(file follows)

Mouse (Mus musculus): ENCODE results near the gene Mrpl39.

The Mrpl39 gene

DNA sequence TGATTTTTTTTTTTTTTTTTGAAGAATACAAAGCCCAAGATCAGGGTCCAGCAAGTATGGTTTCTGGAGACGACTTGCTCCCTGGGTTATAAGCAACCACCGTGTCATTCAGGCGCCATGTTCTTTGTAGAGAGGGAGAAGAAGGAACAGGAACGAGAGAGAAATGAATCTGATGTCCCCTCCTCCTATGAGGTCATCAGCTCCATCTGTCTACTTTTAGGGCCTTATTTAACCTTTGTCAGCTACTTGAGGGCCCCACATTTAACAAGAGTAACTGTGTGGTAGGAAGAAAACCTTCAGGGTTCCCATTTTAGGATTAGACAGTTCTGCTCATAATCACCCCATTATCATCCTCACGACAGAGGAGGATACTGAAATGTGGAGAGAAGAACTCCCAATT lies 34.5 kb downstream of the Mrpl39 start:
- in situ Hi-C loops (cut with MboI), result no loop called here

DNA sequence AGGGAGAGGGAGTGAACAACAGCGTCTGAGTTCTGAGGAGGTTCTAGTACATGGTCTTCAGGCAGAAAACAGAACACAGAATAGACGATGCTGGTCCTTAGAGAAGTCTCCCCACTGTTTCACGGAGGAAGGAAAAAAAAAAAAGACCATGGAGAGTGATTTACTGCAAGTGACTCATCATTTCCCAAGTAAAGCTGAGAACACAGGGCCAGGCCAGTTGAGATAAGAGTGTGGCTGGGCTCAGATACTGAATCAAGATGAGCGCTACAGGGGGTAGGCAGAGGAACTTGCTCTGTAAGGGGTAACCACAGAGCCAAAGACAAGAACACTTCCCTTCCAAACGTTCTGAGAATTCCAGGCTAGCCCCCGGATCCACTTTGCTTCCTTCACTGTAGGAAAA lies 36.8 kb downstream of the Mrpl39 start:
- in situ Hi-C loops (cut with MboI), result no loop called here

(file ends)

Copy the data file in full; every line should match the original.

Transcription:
Mouse (Mus musculus): ENCODE results near the gene Mrpl39.

The Mrpl39 gene

DNA sequence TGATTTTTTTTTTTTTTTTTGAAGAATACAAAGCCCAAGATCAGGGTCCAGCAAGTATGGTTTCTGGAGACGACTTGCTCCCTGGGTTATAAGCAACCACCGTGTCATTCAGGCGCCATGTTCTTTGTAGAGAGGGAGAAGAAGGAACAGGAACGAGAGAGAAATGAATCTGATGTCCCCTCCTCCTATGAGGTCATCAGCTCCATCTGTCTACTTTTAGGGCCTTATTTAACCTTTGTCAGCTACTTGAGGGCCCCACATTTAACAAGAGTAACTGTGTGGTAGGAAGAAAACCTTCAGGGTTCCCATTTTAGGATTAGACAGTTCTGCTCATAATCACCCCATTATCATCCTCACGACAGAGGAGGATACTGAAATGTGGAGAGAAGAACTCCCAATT lies 34.5 kb downstream of the Mrpl39 start:
- in situ Hi-C loops (cut with MboI), result no loop called here

DNA sequence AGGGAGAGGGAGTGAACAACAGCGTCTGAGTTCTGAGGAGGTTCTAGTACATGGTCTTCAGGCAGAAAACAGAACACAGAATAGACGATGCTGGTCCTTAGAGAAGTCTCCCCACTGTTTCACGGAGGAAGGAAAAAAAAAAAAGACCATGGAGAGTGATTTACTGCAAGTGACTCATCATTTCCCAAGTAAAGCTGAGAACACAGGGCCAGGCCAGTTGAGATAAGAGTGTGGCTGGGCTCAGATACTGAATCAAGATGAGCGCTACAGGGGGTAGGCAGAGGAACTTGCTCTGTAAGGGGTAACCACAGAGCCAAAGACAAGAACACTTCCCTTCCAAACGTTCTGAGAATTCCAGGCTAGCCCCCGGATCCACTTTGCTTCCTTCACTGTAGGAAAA lies 36.8 kb downstream of the Mrpl39 start:
- in situ Hi-C loops (cut with MboI), result no loop called here